Book section Open Access

From soil surveys to archaeological sites and beyond: research strategies and original approaches for interpreting soils, anthropic activity, and environmental changes

Deák, Judit; Ampe, Carole; Mikkelsen Hinsch, Jari

Brief summary:

This paper is the introduction chapter of the book:
Soils as records of past and Present. From soil surveys to archaeological sites: research strategies for interpreting soil characteristics. Proceedings of the Geoarchaeological Meeting Bruges (Belgium), 6 & 7 November, 2019. Raakvlak, Bruges.

Judit Deák, Carole Ampe, and Jari Hinsch Mikkelsen (Eds.).

Publisher: Raakvlak, Archaeology, Monuments and Landscapes of Bruges and Hinterland, Belgium ,

ISBN 978 90 76297 811

The importance of soil science in various research fields has increased tremendously over the past decades. Soils are among the most fundamental elements that support life on Earth. They provide numerous ecosystem services and document past environments and cultural heritage. Many renowned scholars contributed to this understanding; amongst them Roger Langohr. For more than 50 years he has been an international authority within various fields of soil science research and as such he contributed substantially to the improvement of interdisciplinary research strategies. His holistic approach on understanding the book of nature through field observations of soils has inspired researchers from far beyond the borders of Belgium. Those who had the privilege to follow his lectures or collaborate with him have learned that to understand soils, one has to start in the field by observing the soil characteristics, by drawing them, and by recording their vertical and horizontal variability. Additionally, profiles should (always) be made very deep and wide (deeper and wider than they are often dug) to overcome local variability.  One also needs to face the complexity and be aware of the fact that the absence of features is as important as their presence. We were also taught that soils have to be studied on various scales, from a macro to a micro scale , passing through mesoscale. Each soil profile can be considered as a page in the book of the history of the larger soilscape. Thus, in order to understand the whole story, one needs to read all the pages and chapters.

With this book, we would like to pay honour to all the scientific contribution of Roger Langohr, who manages to fascinate, motivate and promote scientists that are active in various research fields and come from all parts of the world.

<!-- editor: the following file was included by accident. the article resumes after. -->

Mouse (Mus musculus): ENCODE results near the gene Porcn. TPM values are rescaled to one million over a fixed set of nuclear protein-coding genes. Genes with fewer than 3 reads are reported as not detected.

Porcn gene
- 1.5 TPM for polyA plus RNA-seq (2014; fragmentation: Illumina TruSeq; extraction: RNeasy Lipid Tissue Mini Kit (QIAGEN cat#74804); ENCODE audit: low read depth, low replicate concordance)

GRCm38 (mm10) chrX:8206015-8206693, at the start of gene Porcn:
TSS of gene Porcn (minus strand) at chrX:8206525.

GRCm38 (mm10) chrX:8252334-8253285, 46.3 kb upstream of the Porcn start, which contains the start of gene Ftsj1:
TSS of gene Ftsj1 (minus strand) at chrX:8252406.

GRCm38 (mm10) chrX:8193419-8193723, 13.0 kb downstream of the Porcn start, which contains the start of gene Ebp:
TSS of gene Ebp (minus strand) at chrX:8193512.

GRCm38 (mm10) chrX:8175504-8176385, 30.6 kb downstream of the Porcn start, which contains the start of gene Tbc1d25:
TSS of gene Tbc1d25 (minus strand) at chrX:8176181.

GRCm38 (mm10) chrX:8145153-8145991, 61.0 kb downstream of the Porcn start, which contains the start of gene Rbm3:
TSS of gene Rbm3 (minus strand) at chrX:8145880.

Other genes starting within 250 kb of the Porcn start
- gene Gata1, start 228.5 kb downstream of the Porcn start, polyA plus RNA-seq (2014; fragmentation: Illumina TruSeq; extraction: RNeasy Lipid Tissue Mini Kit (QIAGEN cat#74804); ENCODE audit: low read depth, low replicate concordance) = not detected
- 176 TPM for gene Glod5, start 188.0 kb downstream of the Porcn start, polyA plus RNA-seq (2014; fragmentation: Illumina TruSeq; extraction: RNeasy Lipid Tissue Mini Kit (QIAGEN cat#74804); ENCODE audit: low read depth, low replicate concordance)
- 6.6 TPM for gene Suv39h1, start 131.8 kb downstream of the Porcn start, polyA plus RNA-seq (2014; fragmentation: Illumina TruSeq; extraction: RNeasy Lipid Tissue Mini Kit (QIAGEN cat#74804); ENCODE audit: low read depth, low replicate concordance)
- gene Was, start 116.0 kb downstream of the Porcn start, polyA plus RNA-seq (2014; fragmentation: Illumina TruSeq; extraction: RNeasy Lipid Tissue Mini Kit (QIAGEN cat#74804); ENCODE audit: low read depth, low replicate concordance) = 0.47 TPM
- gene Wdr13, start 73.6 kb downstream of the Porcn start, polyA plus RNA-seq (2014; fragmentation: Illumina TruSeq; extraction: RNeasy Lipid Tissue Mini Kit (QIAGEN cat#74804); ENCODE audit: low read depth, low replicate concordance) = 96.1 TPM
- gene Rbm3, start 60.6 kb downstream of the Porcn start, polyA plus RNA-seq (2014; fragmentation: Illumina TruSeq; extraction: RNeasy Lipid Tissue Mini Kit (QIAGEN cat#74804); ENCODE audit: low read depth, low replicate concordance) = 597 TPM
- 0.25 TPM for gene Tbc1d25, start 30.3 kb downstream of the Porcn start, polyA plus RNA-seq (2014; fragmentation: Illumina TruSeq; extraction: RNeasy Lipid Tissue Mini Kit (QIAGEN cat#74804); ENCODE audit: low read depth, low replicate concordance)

In the past few decades, soil science has contributed greatly to discussions on climatic and environmental changes, as well as to the understanding of various topics of human impact on landscapes and the environment. This book aims to address these complex issues and demonstrate how they are approached and unravelled through past and current interdisciplinary research. The twenty-one papers composing this book address a broad range of subjects and cover a wide geographical scope: soils and related questions from Belgium, France, Hungary, Luxembourg, Spain, and Switzerland are presented. These contributions testify that an interdisciplinary approach, since long advocated by Roger Langohr, works well and proves it to be a successful tactic.

This book is the result of a participative international project that took place between December 2018 and November 2019. Organising and meeting and publishing a book for the day of the meeting in less than one year was only possible thanks to the strong motivation and dedication of not only the organisers, but also of all the contributors and reviewers. Despite the considerable extra working load, the authors and co-authors of the papers in this book managed to write and submit their contributions in record time. They were also asked to assume not only the scientific and copyrights responsibility of their work, but also the verification of content and formatting of bibliographic data included. The 14 scientific reviewers played a crucial role in the accomplishment of this publication. Their constructive remarks and suggestions contributed generously to the scientific quality of the papers, while their rapid feedback and interactions were decisive in meeting the deadline and having all the papers in the book.

This book is not only a printed document. It is also a collection of a freely available (open access) documents. All of them have an individual digital object identifier (doi, indicated on each paper) and  are hosted by the non-commercial depository archive (Zenodo). Moreover, the authors keep the copyright of their contribution. The online contributions are distributed under the Creative Commons Attribution Share Alike, 4.0 License (CC-BY-SA).

This article is part of a book edited at the occasion of the Geoarchaeological meeting of Bruges: Soils as records of Past and Present: the geoarchaeological approach. Focus on: is there time for fieldwork today? - Bruges (Belgium), 6 and 7.11.2019. Editors Judit Deák, Carole Ampe and Jari Hinsch Mikkelsen Technical editor Mariebelle Deceuninck English language reviewer Caroline Landsheere Graphic design Frederick Moyaert Printing and binding Die Keure, Bruges
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